Community-Based Participatory Research to Develop a School-Based HIV Screening Program for Low-Income Urban Adolescents Adolescents are increased at risk for HIV infection due to the prevalence of risk behaviors (e.g., unprotected sex, substance use) during this developmental period. In addition, African American and Hispanic communities are disproportionately affected by HIV/AIDS. The "test and treat" approach is a promising HIV prevention strategy to slow the spread of HIV through affected communities. HIV testing and counseling increase opportunities for early detection of HIV infection, entry into life sustaining treatment, and development of risk-reduction strategies. However, less than one-third of teens who have engaged in unprotected sex and only 1 in 8 of all high school age teens report having been tested for HIV despite CDC recommendations that all adolescents ages 13 and older be screened routinely for HIV. Of concern, adolescents at the highest risk for HIV are among the least likely to access healthcare services due to lack of insurance, not knowing how to seek healthcare, and mistrust of healthcare providers. In addition, ethnic minority youth are less likely to receive regular medical care than their non-minority peers. These findings suggest an important role for an intervention that can better reach adolescents to increase routine HIV testing. One innovative approach that has not been examined is school-based HIV screening. A school-based program would represent a shift in clinical practice paradigms that would increase access to HIV testing services in convenient, youth-friendly community settings. However, little is known about the acceptability of school-based HIV screening to adolescents, parents, and school nurses and administrators, or whether this approach would be feasible or sustainable. Thus, the present research would use a sequential multilevel mixed methods design within a community-based participatory research (CBPR) framework to assess acceptability, feasibility, and sustainability. As such, this project will be a unique collaboration between an experienced HIV prevention research team and a public school setting. In particular, our research team will partner with the Central Falls and Pawtucket School Districts in Rhode Island to identify whether a school-based HIV screening program would be acceptable, feasible, and sustainable for low-income urban adolescents and other key stakeholders in their community. The project will begin with a qualitative phase including in-depth individual interviews with school administrators and focus groups with adolescents, parents, and school nurses to develop a preliminary program of school-based HIV screening for urban adolescents. The qualitative phase will inform the development of a survey during the quantitative phase of the study designed to assess baseline levels of HIV risk, knowledge and stigma, motivation for testing, skills, general healthcare attitudes and healthcare utilization in order to determine what educational, psychosocial, and organizational supports would be needed for the school-based HIV screening program to be successful. This phase will also quantify participants'attitude towards the collaboratively developed school-based universal HIV screening program. During the integration phase, data from the qualitative and quantitative phases will be synthesized and analyzed in order to yield important information regarding agreement between inferences from different methods and across multiple levels of informants, strengthen our understanding of the needs and priorities of the community, and finalize the preliminary school-based HIV screening program. The information gained in this project will improve our understanding of how to increase access to and uptake of routine HIV testing among urban adolescents. Additionally, this project will inform the development of a larger research program of HIV prevention intervention that uses school settings to provide HIV testing and counseling outreach to community adolescents. Specifically, findings of this two-year study will lead to the development of feasibility trial to examine the efficacy of the collaboratively developed school-based HIV screening program at increasing rates of HIV testing among adolescents from low-income urban communities.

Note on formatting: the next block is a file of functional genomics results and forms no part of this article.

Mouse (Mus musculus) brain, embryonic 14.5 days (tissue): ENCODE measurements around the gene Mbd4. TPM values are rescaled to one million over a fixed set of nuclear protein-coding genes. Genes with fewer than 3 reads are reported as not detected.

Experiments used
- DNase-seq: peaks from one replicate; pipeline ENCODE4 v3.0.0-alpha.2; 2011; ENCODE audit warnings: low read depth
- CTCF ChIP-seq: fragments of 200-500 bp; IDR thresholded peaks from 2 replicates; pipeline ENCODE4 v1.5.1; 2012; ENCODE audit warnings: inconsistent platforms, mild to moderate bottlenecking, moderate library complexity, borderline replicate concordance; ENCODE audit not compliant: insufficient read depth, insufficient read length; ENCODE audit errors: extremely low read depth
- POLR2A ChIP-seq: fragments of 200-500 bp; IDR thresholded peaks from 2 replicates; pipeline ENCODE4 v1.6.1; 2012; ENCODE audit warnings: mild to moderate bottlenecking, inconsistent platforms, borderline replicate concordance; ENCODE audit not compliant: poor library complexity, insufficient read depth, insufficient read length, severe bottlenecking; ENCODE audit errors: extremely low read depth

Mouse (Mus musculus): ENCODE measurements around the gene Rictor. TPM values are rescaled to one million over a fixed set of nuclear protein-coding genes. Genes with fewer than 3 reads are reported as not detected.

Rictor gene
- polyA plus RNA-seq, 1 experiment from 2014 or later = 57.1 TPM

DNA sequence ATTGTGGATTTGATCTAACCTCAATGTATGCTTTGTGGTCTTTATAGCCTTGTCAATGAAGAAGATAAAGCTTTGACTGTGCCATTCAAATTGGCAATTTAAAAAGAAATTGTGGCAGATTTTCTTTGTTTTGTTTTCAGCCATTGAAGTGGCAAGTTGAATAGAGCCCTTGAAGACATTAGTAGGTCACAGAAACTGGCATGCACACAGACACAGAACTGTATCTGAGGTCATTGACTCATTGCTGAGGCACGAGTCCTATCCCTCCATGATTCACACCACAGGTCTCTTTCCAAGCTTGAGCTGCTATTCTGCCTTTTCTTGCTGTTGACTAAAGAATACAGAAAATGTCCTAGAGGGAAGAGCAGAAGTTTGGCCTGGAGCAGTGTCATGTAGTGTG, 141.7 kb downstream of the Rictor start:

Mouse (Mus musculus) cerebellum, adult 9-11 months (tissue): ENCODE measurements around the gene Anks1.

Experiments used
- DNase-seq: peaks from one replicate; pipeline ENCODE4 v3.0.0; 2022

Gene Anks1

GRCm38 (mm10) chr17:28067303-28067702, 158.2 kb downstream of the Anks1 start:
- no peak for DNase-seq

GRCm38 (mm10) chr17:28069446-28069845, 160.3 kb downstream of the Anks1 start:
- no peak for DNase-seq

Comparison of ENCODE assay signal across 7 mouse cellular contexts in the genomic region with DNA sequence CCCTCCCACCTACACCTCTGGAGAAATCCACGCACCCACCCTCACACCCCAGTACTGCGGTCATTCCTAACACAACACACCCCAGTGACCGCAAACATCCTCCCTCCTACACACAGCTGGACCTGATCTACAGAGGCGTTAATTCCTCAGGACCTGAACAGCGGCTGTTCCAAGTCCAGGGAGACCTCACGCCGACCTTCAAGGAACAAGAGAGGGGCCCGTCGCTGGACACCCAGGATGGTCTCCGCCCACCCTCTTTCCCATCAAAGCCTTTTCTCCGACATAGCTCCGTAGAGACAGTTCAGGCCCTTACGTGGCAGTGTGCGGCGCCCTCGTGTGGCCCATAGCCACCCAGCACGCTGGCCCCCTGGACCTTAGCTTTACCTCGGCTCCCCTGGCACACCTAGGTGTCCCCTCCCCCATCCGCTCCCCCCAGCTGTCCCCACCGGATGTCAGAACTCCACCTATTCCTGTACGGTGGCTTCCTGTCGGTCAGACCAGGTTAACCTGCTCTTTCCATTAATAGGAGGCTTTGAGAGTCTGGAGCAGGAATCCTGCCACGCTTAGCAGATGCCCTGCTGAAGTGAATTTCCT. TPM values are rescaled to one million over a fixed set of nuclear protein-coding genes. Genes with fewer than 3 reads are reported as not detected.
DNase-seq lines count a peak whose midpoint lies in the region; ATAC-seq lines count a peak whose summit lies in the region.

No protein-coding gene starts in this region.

The present research proposes to use a community-based participatory research (CBPR) approach to identify whether a school-based HIV screening program would be acceptable and feasible to low-income urban adolescents and other key stakeholders in their community (i.e., parents, school nurses, and administrators). Information gained in the project will help inform the development of a sustainable HIV screening program that could be implemented in school settings to increase adolescent HIV testing rates and serostatus awareness.